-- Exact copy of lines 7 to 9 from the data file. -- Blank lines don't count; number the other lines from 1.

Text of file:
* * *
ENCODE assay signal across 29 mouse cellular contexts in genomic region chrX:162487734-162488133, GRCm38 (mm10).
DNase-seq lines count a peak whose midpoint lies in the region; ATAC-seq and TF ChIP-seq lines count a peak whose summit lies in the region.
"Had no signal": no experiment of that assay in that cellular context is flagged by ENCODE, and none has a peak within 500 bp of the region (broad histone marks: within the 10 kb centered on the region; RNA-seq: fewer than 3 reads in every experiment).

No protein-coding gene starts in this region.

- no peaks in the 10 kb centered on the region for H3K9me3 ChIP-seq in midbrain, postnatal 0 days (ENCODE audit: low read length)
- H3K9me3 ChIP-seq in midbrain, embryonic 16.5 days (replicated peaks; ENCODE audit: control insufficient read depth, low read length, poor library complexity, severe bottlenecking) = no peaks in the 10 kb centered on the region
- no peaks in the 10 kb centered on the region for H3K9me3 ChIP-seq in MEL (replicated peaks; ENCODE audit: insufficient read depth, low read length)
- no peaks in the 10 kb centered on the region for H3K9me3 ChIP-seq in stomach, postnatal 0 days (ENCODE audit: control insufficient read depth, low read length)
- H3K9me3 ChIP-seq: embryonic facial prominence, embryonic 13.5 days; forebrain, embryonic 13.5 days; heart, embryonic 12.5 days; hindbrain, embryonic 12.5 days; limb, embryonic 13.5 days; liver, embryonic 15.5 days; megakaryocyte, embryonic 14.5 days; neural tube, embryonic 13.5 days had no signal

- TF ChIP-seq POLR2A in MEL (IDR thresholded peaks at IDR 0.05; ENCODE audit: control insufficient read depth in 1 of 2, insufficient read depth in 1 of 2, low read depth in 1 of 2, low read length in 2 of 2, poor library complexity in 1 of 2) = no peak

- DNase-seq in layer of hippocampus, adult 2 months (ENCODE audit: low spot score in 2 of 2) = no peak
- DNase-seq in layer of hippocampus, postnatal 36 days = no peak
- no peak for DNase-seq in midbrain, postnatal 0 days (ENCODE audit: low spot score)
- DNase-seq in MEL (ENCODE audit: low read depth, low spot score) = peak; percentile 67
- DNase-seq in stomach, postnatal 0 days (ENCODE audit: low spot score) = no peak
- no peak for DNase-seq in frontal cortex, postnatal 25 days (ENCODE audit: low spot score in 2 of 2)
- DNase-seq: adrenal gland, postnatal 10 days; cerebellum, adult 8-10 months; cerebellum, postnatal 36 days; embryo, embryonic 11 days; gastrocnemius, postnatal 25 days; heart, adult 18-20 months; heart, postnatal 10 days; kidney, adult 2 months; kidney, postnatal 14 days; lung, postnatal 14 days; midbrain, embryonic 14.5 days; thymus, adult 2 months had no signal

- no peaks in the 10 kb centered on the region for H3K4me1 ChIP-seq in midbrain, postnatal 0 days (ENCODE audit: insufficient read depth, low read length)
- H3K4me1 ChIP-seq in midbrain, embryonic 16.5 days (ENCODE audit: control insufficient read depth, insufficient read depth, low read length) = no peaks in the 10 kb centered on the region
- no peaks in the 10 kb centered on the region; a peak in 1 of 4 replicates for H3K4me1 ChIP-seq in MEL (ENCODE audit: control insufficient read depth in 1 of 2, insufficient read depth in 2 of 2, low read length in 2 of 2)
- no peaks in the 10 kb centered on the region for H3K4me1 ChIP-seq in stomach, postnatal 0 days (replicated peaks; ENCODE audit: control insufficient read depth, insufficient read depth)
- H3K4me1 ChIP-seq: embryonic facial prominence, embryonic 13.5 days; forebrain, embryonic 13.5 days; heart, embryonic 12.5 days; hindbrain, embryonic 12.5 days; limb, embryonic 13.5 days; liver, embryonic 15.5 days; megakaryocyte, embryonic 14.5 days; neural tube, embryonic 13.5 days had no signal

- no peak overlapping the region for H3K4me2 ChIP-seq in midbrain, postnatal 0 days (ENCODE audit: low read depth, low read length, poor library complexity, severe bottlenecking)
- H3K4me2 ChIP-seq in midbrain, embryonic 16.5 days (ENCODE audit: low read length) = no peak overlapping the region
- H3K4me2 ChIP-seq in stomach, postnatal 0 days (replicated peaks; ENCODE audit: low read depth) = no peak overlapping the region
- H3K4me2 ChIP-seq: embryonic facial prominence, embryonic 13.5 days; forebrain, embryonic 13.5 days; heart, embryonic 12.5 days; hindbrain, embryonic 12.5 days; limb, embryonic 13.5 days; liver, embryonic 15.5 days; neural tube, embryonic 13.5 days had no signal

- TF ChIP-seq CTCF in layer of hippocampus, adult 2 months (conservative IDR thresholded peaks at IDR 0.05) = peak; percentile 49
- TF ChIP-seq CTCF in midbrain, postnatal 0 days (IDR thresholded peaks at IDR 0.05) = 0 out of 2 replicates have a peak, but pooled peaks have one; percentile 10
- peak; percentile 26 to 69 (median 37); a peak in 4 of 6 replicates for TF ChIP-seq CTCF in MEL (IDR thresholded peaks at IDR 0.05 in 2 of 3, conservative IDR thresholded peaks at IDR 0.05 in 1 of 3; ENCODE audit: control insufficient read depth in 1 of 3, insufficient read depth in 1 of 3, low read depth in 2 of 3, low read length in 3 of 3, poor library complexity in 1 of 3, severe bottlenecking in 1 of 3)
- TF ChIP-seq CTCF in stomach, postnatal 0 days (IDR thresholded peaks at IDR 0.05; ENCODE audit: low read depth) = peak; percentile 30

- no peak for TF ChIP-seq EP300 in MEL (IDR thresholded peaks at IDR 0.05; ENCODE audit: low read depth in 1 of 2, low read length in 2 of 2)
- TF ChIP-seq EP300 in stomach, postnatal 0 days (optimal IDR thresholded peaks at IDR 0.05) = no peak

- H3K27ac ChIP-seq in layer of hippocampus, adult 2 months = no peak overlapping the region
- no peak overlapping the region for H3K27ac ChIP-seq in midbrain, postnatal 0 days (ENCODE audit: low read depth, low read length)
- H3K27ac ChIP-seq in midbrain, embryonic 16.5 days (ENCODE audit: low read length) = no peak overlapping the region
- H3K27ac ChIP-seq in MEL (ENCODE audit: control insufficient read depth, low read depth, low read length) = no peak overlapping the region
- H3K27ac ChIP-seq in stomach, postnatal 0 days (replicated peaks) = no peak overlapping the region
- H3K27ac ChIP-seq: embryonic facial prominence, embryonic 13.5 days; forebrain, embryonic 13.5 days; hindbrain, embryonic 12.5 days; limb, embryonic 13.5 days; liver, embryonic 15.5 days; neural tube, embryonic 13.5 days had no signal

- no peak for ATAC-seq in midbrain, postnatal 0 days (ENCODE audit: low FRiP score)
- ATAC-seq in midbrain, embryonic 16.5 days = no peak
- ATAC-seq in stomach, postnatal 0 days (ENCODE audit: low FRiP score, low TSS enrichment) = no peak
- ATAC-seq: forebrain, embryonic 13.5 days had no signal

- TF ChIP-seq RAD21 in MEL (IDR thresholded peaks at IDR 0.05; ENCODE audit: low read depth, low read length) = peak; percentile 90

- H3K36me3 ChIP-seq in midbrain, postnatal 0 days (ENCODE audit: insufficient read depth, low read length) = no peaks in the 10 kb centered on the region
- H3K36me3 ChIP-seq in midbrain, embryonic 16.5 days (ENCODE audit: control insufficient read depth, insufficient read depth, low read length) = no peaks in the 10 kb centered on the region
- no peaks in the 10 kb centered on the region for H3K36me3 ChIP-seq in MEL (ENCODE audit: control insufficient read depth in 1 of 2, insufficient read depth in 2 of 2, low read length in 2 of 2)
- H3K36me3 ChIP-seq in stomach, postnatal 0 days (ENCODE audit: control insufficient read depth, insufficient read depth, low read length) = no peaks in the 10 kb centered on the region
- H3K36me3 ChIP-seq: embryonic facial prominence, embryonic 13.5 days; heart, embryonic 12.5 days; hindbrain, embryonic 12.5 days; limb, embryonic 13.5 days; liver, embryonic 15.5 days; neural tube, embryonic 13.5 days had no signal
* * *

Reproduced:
- no peaks in the 10 kb centered on the region for H3K9me3 ChIP-seq in MEL (replicated peaks; ENCODE audit: insufficient read depth, low read length)
- no peaks in the 10 kb centered on the region for H3K9me3 ChIP-seq in stomach, postnatal 0 days (ENCODE audit: control insufficient read depth, low read length)
- H3K9me3 ChIP-seq: embryonic facial prominence, embryonic 13.5 days; forebrain, embryonic 13.5 days; heart, embryonic 12.5 days; hindbrain, embryonic 12.5 days; limb, embryonic 13.5 days; liver, embryonic 15.5 days; megakaryocyte, embryonic 14.5 days; neural tube, embryonic 13.5 days had no signal